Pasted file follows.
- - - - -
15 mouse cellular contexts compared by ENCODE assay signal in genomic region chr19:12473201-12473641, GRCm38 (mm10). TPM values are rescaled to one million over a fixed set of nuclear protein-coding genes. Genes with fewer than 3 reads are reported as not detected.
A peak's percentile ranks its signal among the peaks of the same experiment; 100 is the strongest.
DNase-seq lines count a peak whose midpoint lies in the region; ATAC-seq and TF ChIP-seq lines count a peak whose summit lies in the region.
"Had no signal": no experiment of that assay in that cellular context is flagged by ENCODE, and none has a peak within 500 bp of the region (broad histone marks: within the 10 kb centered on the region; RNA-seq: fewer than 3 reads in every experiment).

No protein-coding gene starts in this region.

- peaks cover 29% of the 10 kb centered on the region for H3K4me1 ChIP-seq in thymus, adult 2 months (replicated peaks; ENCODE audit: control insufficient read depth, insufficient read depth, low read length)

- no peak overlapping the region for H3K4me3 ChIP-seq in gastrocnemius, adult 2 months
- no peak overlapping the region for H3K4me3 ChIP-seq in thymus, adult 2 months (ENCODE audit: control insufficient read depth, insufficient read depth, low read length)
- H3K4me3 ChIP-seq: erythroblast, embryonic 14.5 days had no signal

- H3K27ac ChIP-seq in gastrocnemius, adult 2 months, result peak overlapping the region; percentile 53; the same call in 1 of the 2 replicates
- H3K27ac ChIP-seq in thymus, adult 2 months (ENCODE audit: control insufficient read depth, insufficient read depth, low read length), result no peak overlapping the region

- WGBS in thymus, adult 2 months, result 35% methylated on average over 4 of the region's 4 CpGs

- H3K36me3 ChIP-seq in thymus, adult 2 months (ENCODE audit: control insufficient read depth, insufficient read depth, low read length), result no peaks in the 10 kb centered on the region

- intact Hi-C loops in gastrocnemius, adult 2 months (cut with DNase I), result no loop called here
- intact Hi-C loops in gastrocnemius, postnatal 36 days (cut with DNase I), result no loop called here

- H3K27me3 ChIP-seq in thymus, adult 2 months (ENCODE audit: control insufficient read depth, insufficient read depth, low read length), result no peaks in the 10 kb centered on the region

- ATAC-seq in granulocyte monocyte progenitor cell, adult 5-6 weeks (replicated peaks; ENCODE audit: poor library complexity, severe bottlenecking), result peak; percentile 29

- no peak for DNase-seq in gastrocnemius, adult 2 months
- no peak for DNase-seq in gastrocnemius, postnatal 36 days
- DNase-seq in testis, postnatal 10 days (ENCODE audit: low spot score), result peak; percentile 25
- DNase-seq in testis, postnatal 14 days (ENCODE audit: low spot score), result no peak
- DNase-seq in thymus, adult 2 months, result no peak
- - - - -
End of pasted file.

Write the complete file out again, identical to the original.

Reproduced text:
15 mouse cellular contexts compared by ENCODE assay signal in genomic region chr19:12473201-12473641, GRCm38 (mm10). TPM values are rescaled to one million over a fixed set of nuclear protein-coding genes. Genes with fewer than 3 reads are reported as not detected.
A peak's percentile ranks its signal among the peaks of the same experiment; 100 is the strongest.
DNase-seq lines count a peak whose midpoint lies in the region; ATAC-seq and TF ChIP-seq lines count a peak whose summit lies in the region.
"Had no signal": no experiment of that assay in that cellular context is flagged by ENCODE, and none has a peak within 500 bp of the region (broad histone marks: within the 10 kb centered on the region; RNA-seq: fewer than 3 reads in every experiment).

No protein-coding gene starts in this region.

- peaks cover 29% of the 10 kb centered on the region for H3K4me1 ChIP-seq in thymus, adult 2 months (replicated peaks; ENCODE audit: control insufficient read depth, insufficient read depth, low read length)

- no peak overlapping the region for H3K4me3 ChIP-seq in gastrocnemius, adult 2 months
- no peak overlapping the region for H3K4me3 ChIP-seq in thymus, adult 2 months (ENCODE audit: control insufficient read depth, insufficient read depth, low read length)
- H3K4me3 ChIP-seq: erythroblast, embryonic 14.5 days had no signal

- H3K27ac ChIP-seq in gastrocnemius, adult 2 months, result peak overlapping the region; percentile 53; the same call in 1 of the 2 replicates
- H3K27ac ChIP-seq in thymus, adult 2 months (ENCODE audit: control insufficient read depth, insufficient read depth, low read length), result no peak overlapping the region

- WGBS in thymus, adult 2 months, result 35% methylated on average over 4 of the region's 4 CpGs

- H3K36me3 ChIP-seq in thymus, adult 2 months (ENCODE audit: control insufficient read depth, insufficient read depth, low read length), result no peaks in the 10 kb centered on the region

- intact Hi-C loops in gastrocnemius, adult 2 months (cut with DNase I), result no loop called here
- intact Hi-C loops in gastrocnemius, postnatal 36 days (cut with DNase I), result no loop called here

- H3K27me3 ChIP-seq in thymus, adult 2 months (ENCODE audit: control insufficient read depth, insufficient read depth, low read length), result no peaks in the 10 kb centered on the region

- ATAC-seq in granulocyte monocyte progenitor cell, adult 5-6 weeks (replicated peaks; ENCODE audit: poor library complexity, severe bottlenecking), result peak; percentile 29

- no peak for DNase-seq in gastrocnemius, adult 2 months
- no peak for DNase-seq in gastrocnemius, postnatal 36 days
- DNase-seq in testis, postnatal 10 days (ENCODE audit: low spot score), result peak; percentile 25
- DNase-seq in testis, postnatal 14 days (ENCODE audit: low spot score), result no peak
- DNase-seq in thymus, adult 2 months, result no peak